Monday, August 15, 2011

The Fragility of Life

Thursday evening, I was late for raid.  I had to go to a school open house and athletics meeting, so I picked up pizza on the way home and made it back about a half hour into raid.  But when I got home, I was met by a surprise.

The evening had turned out very rainy--flash flood proportions--and the elderly gentleman who lived in the mountains behind the facility was at our house.  He had known he would be unable to make it past the creek while the flood continued, even in his all-wheel-drive vehicle, so my husband invited him to wait out the storm watching a movie in our living room.

Knowing that hostess duties trumped raid, I texted my GM the situation and got things ready for us to all sit down to pizza, followed by the chocolate cake my 15-yr-old had made while I had been gone.  We had a great time, with our neighbor talking about his small winery and ranch, and the kids discussing their school classes and activities.

When the dishes were done, the younger kids in bed, and the others settled down to continue their movie in the living room, I thought about logging on.  When I noticed the elderly gentleman had fallen asleep on the couch, I conferred with my husband and headed back to my computer room to join in the wipes on Ragnaros.

Late that evening, our neighbor did make it home, but not before he managed to get stuck in the creek, despite the lessened rain.  He hobbled out of his car about a quarter mile to where he could get cell signal and called my husband, who came in his 4-wheel-drive Jeep and took him home.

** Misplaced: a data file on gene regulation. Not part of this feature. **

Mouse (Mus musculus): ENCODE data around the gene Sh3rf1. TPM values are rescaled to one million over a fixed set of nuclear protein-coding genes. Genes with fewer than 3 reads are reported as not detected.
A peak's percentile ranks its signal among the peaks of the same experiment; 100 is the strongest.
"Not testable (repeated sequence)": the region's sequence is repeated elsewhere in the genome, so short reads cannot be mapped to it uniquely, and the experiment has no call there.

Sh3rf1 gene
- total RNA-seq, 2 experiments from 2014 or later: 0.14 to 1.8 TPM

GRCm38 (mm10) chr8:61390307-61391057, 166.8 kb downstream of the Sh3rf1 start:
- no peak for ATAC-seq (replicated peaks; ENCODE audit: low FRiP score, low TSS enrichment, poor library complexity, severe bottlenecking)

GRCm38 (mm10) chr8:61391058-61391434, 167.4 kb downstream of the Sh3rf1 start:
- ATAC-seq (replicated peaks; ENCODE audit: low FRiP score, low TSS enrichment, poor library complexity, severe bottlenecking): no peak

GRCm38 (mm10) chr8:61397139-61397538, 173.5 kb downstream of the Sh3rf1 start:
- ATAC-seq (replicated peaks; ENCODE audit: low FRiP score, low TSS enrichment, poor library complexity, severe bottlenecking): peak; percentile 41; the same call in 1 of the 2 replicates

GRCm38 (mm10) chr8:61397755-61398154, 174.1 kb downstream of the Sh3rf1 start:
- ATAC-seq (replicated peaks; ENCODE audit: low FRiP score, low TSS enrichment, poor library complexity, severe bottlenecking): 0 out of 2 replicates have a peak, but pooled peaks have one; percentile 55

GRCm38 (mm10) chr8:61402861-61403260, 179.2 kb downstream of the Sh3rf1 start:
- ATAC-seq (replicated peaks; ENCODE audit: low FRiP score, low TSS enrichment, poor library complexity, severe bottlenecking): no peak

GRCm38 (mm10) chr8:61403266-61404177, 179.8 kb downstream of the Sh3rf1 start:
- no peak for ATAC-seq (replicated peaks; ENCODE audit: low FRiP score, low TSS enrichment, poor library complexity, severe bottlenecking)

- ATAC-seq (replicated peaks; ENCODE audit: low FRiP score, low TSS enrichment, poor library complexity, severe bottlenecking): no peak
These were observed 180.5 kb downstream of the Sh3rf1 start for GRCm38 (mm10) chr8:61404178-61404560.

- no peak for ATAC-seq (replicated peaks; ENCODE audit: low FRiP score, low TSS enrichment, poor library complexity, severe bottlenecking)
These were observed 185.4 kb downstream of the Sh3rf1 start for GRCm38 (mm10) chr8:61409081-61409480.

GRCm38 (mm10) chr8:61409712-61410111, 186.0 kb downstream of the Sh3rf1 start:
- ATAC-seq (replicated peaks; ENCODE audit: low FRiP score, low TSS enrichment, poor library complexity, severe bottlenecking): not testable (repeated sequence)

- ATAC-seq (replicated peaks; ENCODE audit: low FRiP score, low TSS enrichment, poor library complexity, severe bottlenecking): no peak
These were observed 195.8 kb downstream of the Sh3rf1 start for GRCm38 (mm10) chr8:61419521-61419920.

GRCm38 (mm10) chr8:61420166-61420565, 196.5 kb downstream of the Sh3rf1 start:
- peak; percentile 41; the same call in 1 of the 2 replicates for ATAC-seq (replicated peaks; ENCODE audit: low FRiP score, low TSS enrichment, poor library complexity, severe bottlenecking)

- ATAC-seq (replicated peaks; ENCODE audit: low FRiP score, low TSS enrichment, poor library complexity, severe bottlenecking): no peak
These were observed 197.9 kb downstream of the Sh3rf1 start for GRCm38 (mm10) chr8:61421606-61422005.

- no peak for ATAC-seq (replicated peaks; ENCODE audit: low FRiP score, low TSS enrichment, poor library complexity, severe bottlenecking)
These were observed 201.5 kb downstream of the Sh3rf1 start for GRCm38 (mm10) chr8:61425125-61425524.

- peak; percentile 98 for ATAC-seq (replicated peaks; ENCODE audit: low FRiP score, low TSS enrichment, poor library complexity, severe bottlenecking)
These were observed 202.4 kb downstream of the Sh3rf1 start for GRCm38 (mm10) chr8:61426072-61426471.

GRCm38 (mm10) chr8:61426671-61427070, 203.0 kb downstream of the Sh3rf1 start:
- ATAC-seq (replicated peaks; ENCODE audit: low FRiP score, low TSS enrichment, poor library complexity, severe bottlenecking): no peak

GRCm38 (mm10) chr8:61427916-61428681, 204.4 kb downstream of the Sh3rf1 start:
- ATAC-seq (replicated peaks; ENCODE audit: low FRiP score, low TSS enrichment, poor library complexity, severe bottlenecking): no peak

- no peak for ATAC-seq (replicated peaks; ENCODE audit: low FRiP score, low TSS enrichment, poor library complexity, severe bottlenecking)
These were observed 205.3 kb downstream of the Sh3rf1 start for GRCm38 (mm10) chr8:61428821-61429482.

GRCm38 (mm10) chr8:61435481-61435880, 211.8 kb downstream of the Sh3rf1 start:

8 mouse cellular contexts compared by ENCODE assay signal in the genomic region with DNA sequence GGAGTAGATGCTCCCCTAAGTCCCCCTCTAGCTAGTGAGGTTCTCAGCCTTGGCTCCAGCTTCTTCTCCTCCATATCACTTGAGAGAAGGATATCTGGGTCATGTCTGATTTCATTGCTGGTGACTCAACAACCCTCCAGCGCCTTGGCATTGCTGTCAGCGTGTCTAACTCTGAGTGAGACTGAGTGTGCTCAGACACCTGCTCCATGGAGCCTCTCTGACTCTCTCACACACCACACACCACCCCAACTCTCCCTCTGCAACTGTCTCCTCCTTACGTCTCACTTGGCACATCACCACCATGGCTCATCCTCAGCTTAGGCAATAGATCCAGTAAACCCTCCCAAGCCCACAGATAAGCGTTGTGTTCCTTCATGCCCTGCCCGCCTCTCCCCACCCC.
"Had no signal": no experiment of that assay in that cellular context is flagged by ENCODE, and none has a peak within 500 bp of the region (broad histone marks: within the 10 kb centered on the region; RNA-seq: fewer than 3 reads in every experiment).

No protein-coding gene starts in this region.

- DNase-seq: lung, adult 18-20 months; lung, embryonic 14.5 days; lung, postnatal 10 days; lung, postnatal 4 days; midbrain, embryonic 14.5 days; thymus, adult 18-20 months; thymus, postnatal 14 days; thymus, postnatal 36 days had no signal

This morning, we heard our neighbor was killed last night in a car accident.  He had been going too fast on the rural highway, which is tempting to do, and he had not successfully navigated a curve.  Without his seatbelt, he was thrown from the car and, mercifully, died instantly.

It was a great shock to our family.  He was one of the few people who had truly befriended my husband, even taking him with him on his annual fishing trip to Canada at the beginning of July.  He was an influential man in the area, as all ranchers are influential.  And he had offered a job to my daughter, if she wanted it, helping to package orders for delivery.

But the thing which dominated my mind when I heard the news was that pizza and cake last Thursday.  How glad I was we had been able to be of service to him!  How thankful I was that I had not, in my heart, begrudged him that time, which took me away from the raid.

We always say Real Life > WoW.  We should probably also remember that Real Life is much more fragile than WoW.  The game will be there if we walk away for a day or a month, stored electronically and backed up on other machines, but opportunities to be kind, to be gracious, or to help others in Real Life may be taken away from us at any moment.

Rest in peace, Leonard.  We'll miss you.

1 comment:

  1. I'm sorry for your loss :( I'm glad you had the opportunity to be a good host and neighbor to him when he needed it!